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From a chemical point of view, a free radical is an atom with at least one unpaired electron. So it’s an unstable and highly-charged particle which needs to borrow an electron to become stable. Therefore, a free radical becomes stable by stealing an electron from another atom, which in turn now becomes an unstable free radical. And hence the chain starts. In our skin, this chain of stealing electrons can be thousands of links long and as a result destroys the structure of cells in our skin causing aging and wrinkles. In our skin, the collagen cells provide strength and elasticity. A free radical can damage an active collagen strand. Over a period of time, these free radicals can chip away a lot of collagen strands causing the skin to sag and wrinkle.
Free radicals are created in our body every time the food is oxidized to create energy. The other most common causes of free radicals are excess sun, smoking, stress and obesity. We cannot stop the natural processes such as oxidation of food but we can surely prevent too much exposure to sun, smoking, or a stressful life. Even then, we need something to counter the free radicals produced because of chemical processes in our body. Once produced, these free radicals- which are highly charged oxygen molecules- can be neutralized by chemicals which donate electrons to these free radicals and prevent the chain reaction of electron-stealing. These chemicals are known as antioxidants. Antioxidants are able to donate the missing electron to a free radical without the antioxidant becoming a free radical. In this manner, antioxidants prevent free radical damage or in other words, they slow the aging process. Common antioxidants are Vitamins A, C, E, and beta carotene.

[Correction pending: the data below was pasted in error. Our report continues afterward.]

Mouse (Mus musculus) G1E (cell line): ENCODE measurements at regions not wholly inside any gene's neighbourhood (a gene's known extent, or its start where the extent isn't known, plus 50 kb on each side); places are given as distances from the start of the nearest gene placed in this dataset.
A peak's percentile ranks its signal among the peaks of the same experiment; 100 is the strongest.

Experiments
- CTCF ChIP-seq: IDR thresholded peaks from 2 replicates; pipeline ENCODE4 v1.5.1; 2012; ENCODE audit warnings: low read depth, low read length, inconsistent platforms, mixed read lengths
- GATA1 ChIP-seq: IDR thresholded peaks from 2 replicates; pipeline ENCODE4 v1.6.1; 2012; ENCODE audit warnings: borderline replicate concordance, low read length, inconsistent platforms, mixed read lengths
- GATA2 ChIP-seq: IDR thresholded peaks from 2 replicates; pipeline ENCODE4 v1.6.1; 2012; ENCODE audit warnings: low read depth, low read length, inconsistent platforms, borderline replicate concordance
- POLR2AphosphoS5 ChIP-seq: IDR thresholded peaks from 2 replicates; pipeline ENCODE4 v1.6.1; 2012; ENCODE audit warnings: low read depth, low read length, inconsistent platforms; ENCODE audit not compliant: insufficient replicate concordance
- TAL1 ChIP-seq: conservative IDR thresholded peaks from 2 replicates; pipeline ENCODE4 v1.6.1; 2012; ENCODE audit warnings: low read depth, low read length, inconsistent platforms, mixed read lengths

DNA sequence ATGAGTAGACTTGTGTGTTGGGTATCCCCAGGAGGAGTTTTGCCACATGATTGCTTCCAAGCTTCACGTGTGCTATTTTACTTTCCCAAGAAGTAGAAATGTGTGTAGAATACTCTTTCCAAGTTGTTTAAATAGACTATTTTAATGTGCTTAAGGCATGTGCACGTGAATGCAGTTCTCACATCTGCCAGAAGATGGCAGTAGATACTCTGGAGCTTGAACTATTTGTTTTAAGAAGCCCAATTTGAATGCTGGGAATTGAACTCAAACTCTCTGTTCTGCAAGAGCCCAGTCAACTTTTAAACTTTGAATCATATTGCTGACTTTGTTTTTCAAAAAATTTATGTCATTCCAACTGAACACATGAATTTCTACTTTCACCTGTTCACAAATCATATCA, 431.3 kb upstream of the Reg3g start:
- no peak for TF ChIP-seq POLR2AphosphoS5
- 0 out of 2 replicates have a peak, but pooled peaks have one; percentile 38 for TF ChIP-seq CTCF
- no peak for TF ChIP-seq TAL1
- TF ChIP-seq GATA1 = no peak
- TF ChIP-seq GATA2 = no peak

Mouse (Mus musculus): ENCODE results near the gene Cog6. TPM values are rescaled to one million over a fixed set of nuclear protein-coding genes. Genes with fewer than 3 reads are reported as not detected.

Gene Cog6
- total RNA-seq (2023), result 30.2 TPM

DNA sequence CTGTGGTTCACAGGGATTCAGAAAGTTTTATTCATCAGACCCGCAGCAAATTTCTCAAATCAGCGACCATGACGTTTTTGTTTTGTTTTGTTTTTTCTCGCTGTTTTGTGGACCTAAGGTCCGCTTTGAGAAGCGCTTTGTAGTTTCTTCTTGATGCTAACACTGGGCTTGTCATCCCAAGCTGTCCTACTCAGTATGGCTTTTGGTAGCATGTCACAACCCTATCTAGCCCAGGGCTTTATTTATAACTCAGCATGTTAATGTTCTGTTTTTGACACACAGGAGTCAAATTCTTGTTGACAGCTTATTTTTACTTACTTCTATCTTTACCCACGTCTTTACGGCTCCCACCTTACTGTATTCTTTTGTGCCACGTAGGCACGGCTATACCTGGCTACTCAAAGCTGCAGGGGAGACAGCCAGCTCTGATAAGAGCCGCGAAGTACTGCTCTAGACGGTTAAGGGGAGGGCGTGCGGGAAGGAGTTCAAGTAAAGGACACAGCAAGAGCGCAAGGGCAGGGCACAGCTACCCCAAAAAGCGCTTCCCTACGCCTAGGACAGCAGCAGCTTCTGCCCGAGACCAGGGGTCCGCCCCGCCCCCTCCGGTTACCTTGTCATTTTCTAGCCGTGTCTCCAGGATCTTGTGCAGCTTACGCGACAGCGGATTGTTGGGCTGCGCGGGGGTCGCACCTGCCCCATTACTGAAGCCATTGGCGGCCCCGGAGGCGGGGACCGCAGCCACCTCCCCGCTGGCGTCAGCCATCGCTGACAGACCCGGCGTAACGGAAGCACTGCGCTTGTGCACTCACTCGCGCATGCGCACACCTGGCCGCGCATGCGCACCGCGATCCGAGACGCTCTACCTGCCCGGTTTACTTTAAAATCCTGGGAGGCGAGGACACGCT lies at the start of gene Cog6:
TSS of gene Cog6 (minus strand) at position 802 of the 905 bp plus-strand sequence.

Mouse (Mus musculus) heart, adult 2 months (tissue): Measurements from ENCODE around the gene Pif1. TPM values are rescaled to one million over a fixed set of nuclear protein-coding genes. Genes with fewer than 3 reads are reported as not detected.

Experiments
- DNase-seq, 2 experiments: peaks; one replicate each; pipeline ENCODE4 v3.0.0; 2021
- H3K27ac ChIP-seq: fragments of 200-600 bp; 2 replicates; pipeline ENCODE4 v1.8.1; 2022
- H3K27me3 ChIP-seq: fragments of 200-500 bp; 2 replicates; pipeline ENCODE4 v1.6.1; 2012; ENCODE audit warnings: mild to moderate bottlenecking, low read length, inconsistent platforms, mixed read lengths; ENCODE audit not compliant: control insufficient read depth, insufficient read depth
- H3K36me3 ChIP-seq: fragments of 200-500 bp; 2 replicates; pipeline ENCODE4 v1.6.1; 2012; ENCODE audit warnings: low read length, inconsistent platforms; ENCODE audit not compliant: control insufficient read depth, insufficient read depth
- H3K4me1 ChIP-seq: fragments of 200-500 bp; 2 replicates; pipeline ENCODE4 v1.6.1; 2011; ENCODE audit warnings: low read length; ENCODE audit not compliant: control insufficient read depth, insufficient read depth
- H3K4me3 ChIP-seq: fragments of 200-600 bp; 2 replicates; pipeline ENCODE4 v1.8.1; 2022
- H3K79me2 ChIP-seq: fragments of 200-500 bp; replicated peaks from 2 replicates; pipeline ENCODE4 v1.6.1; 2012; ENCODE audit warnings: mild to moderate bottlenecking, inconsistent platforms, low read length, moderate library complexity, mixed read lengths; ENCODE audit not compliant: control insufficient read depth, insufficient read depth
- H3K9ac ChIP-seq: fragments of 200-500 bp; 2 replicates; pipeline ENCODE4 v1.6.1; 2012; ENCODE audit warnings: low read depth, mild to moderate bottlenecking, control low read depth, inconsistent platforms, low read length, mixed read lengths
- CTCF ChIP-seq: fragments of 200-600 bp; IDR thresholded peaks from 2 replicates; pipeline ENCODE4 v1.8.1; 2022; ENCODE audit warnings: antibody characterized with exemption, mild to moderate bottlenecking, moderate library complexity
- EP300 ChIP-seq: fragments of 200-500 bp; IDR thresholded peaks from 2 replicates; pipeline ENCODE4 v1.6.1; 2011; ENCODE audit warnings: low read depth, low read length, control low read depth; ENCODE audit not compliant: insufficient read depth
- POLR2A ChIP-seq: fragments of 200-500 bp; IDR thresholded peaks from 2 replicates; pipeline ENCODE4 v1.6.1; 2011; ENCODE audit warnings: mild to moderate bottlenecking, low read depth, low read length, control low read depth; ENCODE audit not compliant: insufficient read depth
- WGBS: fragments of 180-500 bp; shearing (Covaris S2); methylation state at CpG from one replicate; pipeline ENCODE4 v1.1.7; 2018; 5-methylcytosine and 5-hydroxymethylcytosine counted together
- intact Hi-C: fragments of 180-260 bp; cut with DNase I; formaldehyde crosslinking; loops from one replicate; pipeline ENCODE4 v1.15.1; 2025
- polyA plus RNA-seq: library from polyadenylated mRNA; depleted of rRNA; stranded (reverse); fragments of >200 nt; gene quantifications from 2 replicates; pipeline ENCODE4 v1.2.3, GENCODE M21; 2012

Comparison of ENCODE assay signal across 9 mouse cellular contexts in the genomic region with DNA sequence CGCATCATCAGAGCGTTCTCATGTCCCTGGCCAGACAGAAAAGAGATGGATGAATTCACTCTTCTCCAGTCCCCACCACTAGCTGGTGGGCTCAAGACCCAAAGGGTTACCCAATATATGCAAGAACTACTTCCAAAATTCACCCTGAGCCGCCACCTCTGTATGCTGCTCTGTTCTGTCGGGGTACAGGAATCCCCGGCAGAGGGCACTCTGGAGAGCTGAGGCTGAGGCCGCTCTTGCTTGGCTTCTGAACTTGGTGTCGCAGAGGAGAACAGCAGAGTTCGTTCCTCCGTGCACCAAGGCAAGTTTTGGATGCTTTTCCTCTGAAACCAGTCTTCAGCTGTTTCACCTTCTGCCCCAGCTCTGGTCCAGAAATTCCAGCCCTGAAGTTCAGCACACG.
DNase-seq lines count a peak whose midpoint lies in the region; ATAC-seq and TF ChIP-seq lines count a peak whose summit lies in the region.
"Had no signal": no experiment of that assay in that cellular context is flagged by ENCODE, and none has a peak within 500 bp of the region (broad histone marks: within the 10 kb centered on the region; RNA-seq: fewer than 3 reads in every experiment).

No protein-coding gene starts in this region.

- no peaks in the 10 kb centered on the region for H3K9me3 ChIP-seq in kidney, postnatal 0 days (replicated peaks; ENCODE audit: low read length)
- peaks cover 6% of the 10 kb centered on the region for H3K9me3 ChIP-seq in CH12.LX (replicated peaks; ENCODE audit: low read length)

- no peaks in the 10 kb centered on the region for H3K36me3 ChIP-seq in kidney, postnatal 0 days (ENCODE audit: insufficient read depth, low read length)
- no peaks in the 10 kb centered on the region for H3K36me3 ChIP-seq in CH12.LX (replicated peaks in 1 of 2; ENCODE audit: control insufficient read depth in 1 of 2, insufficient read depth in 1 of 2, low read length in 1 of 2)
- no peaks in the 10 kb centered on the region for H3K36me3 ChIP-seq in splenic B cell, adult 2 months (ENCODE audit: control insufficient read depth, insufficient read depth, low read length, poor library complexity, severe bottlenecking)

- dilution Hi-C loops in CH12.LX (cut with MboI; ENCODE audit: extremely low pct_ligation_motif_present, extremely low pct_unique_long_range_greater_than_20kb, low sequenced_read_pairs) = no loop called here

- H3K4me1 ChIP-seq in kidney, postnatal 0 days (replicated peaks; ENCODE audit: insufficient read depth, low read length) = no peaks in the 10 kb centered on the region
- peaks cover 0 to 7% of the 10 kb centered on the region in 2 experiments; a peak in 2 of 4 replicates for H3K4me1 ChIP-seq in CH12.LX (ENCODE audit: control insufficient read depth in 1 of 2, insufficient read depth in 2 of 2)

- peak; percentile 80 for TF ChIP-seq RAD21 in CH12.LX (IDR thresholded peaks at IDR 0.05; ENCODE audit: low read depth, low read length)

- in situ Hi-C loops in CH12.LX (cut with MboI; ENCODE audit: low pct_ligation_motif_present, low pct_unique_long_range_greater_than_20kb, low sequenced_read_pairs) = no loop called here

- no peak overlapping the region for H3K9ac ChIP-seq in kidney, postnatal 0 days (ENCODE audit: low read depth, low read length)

Why Do We Need Antioxidants?
It is estimated that each keratinocyte (cells in the skin’s outer epidermal layer) in our skin is exposed to 5,000 free radicals every day. As a result, our skin has the potential to age faster than any other organ in the body, and because of a decreased supply of antioxidants, the aging process becomes faster every year.
Antioxidants are important because they significantly reduce the production of damaging free radicals by UV light. These protective antioxidants, such as vitamins A, C or E, can help prevent skin cancer and keep skin firm and young looking. Both oral (pills and food containing healthy A, C, and E vitamins) as well as topical creams with antioxidants are effective therapies.
Antioxidants can also play a role in the prevention of age-related degeneration of eye tissue.
What to Do?
- Have a diet with plenty of fruits and vegetables and avoid smoking (a major cause of free-radical buildup).
- Consult a doctor for recommending a daily intake of an antioxidant supplement.
- Consult your doctor for topical antioxidant creams. Topically applied antioxidants in an absorbable form can reduce skin damage significantly by putting the anti-aging mechanisms directly into the skin.
Antioxidants cannot prevent the natural aging process of the skin. As we grow older, our skin tends to sag and form wrinkles. Antioxidants can only prevent the damage caused by free radicals and can slow the aging process.
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